New fears were raised over future flights from Scotland after budget airline Ryanair announced the closure of its base at Glasgow Airport with hundreds of jobs under threat and calls for Ministers to intervene to protect routes.

There was an angry reaction to the news that the number of routes operating from Glasgow will be reduced from 23 to three, but with five being transferred to Edinburgh it was a bitter-sweet move which could secure jobs in the Scottish capital.

Ryanair said it had run out of patience waiting for the Scottish Government to reduce Air Passenger Duty (APD) tax.

HeraldScotland: Profits plunge at Ryanair

Glasgow Airport said it was disappointed by the move as Holyrood insisted it is pushing the change as fast as possible.

Analysis: Air travel will go back to the eighties after Brexit

Glasgow's chief commercial officer David O'Brien said 300 indirect jobs could be lost at the airport with a potential fall in around 500,000 passengers.

He said: "Sadly the weaker Scottish market is even weaker still in Glasgow which simply can't bare the burden of APD at £13.

"This should not come as a surprise to the government, we did say that our growth in Glasgow was based on their promise to abolish APD, which morphed into a promise to half APD which suddenly has disappeared into the ether and quite frankly we don't have any more patience, there are other markets in the UK and Europe which offer a more compelling proposition."

Mr O'Brien added: "The flipside is that you're looking at around 700 jobs being introduced to Edinburgh."

Analysis: Air travel will go back to the eighties after Brexit

Gordon Dewar, Edinburgh Airport chief executive, said: "I find myself torn between the pleasure of the new routes and the relief really that these cuts being seen at Glasgow are not being suffered in Edinburgh.

"I think that's a wake up call for the government.

"We'd hoped our growth would be incremental to Scotland but it would appear at last half of this year's growth is actually at the expense of Glasgow and that can't be god for the Scottish market and he economic development of our country."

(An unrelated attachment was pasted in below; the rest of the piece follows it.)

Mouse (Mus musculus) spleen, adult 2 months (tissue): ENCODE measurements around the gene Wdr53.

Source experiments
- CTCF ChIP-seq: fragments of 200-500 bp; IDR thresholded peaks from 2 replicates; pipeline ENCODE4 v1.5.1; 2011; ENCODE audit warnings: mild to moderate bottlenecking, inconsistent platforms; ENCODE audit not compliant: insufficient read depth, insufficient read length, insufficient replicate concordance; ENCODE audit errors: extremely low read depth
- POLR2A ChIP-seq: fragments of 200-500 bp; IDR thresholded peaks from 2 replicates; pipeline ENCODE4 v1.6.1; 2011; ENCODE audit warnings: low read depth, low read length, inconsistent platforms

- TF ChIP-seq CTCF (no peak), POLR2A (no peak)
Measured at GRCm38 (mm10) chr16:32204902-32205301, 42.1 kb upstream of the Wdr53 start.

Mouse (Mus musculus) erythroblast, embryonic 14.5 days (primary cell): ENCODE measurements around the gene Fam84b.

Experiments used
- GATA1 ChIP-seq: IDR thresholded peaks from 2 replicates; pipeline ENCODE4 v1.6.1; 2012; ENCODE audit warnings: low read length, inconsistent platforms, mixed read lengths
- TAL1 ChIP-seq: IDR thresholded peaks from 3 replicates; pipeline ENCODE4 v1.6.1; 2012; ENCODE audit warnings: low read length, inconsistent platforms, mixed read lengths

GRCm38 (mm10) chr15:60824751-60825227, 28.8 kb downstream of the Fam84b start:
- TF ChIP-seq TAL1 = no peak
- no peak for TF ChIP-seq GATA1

Derek Mackay, Scottish Finance Secretary said the news from Ryanair "is clearly very disappointing for Glasgow Airport and the staff who will be affected".

He said: “The Scottish Government continues to be committed to reducing ADT by 50 per cent by the end of this Parliament and we want to get on and deliver this.

"But this has been deferred until the issues raised in relation to the Highland & Islands exemption have been resolved to ensure that the devolved powers are not compromised.”

Analysis: Air travel will go back to the eighties after Brexit

Ryanair said Brexit was also a background factor threatening Scottish tourism and the European airline industry.

The airline opened a new base at Glasgow Airport in autumn 2014, one of several new bases opened across Europe that year, but it will only fly to Dublin, Krakow and Wroclaw from Glasgow in its winter 2018 schedule.

It will host 45 routes from Edinburgh including 11 new routes.

A spokesman for Glasgow Airport said: "Despite clear and repeated warnings from both airports and airlines about the potential impact of this policy not being implemented, we are now faced with a stark scenario that includes the loss of 20 services and a significant number of jobs.

"The reality is this capacity will be reallocated elsewhere in Europe to countries with more favourable aviation taxation policies to Scotland's detriment."

Analysis: Air travel will go back to the eighties after Brexit

Stuart Patrick, chief executive of Glasgow Chamber of Commerce, said: “Looking ahead, it reinforces the absolute necessity for the Scottish Government to deliver on APD promises, which have unfortunately stalled.

"Twenty air routes have been lost overnight because of this delay and we don't want to see any more."

Liz Cameron, director and chief executive of the Scottish Chambers of Commerce, said implementing a tax reduction "will unlock growth opportunities".

However, Colin Howden, director of sustainable transport group Transform Scotland, questioned the tax case.

He said: "The aviation industry have claimed various economic benefits from a proposed APD cut, yet there is no independent evidence to suggest that this would be the case.”

Lezley Marion Cameron, vice-convener of the Edinburgh Housing and Economy Committee, said: “Ryanair’s announcement is welcome news for Edinburgh as the flights will boost tourism and open up new business links from a wide range of cities across Europe.

"We know that increased activity in terms of passenger numbers translates into economic benefits for the city and beyond, as well as creating new and better jobs for the local and wider economy."